The price, or premium, at which options trade is nor pre-set or determined by a formula, but is determined by open market forces. When the writer and the buyer of an option agree a price for a contract, then a trade can take place.
There are various factors market participants will consider in assessing the value of an options contract.
An options contract is said to be "in the money" if the current price of the underlying share is higher than the proposed exercise price of the option contract, assuming you are taking an option to buy the shares. This is also referred to as the option having "intrinsic value". Where an option has no intrinsic value it is said to be "out of the money".
This means that, for a call option: When the exercise price is lower than the current share price the option is in the money. When the exercise price equals the current price it is at the money and When the exercise price is higher than the current price the option is out of the money.
For a put option this is reversed. Where the exercise price is lower than the current price it is out of the money and when it is higher than the current price it is in the money.
This measures the value the option has because of the amount of time there is before it has to be exercised. It represents the premium an investor is prepared to pay for the chance that markets might move in their favor during the life of the option.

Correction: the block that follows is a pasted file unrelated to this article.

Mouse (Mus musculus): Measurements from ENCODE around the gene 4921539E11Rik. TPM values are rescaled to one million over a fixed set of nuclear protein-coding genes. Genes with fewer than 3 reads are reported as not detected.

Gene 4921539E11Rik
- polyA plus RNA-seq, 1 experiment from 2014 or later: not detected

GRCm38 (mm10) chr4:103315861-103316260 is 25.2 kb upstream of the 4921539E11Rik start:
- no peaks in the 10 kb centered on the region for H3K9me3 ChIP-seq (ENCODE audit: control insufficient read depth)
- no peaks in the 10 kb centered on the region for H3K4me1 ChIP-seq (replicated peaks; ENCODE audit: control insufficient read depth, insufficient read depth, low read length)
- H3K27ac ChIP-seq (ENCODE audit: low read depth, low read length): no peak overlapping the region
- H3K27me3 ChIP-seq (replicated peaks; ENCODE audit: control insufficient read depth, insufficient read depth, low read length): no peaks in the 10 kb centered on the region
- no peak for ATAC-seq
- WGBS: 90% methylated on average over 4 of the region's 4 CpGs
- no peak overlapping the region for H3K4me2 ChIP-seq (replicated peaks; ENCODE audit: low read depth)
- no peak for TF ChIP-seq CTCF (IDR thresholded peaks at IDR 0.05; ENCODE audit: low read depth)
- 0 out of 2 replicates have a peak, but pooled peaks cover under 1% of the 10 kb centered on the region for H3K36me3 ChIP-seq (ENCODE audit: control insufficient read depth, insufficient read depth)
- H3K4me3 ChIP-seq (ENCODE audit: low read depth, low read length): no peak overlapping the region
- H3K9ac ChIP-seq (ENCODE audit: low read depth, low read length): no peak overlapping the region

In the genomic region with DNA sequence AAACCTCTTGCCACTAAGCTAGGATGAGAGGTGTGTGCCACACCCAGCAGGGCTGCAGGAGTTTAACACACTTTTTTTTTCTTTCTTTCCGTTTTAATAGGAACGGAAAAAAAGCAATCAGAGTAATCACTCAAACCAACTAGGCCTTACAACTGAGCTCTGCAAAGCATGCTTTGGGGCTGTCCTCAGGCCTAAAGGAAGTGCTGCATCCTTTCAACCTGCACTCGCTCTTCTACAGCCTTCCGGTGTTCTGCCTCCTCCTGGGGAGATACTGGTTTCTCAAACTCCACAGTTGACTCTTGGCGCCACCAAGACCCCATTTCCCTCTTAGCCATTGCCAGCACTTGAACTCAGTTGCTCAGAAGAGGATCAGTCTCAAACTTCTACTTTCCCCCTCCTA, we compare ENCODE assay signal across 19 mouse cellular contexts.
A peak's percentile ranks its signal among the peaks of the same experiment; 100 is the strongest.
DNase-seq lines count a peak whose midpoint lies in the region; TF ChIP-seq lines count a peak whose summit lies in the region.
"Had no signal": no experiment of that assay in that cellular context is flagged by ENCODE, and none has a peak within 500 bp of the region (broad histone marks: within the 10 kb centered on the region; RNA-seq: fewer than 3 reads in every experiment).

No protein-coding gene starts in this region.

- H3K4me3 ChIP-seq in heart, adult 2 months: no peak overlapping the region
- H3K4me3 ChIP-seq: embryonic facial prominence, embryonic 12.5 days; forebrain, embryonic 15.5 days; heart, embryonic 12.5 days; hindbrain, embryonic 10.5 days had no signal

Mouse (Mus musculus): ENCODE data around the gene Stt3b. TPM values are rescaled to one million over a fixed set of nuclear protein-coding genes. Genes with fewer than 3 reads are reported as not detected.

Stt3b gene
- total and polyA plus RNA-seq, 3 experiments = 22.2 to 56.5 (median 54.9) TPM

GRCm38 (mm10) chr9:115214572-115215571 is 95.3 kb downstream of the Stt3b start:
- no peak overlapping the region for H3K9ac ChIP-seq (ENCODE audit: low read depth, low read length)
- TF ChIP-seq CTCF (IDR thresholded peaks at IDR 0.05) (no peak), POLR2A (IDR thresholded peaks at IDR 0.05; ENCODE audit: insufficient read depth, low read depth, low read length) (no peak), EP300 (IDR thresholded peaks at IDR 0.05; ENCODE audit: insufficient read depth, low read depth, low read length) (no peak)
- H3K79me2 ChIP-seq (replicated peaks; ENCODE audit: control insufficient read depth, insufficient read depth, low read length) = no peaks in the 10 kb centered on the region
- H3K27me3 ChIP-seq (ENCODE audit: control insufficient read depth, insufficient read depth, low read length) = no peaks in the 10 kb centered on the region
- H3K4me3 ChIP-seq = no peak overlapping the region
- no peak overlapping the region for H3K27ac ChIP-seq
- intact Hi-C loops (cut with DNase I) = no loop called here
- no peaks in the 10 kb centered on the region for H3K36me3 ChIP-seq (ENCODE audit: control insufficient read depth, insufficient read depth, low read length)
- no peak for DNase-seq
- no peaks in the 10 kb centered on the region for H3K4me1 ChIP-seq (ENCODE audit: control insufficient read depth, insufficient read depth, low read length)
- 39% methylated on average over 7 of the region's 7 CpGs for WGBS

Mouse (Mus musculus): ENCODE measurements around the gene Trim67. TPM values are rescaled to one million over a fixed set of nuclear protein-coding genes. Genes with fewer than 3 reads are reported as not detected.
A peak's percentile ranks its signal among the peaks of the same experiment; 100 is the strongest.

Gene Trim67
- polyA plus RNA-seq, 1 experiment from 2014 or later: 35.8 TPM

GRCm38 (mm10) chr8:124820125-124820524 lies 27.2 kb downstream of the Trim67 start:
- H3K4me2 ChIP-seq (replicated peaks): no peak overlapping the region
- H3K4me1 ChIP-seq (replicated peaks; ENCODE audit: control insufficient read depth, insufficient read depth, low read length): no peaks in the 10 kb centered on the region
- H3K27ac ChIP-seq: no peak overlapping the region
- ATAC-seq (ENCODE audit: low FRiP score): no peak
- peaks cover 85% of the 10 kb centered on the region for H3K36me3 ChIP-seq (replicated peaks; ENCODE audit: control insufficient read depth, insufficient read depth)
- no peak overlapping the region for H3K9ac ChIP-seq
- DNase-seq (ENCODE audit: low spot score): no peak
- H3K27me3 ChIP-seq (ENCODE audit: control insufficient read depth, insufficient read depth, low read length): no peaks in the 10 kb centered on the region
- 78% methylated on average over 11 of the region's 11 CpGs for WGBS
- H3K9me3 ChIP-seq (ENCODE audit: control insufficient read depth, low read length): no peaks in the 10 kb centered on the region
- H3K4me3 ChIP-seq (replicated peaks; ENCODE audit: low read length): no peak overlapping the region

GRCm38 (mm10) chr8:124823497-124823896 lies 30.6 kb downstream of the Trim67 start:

The longer the time to expiry, or the greater the market volatility is, the greater the time value of an option will be.
If a share is due to pay a dividend during the life of an option, it increases the premium that will be payable for a put option and decreases the premium on a call option. This is because; before the option is exercised the dividend will go to the potential seller of the shares, not the buyer. Another factor is movements in interest rates. An increase in interest rates will bring higher call option premiums and lower put option premiums. This reflects the projected cost of funding the purchase of the underlying shares. This cost is deferred by the buyer of an options contract, so the higher interest rates are , the more they will be asked to pay for the ability to defer those payments.
This is calculated using various mathematical formulae. For equity options the recognised industry standard for calculating fair value is the Cox Ross Rubenstein binomial model. This is calculated using estimates for; interest rates, volatility etc. and is , therefore, a subjective valuation. Actual trading levels often differ from fair value.
The amount produced by dividing the annual income, both from interest and dividends, by the current price of the security (Stocks do not gain interest; the current yield for stocks is equal to the dividend yield.) continue reading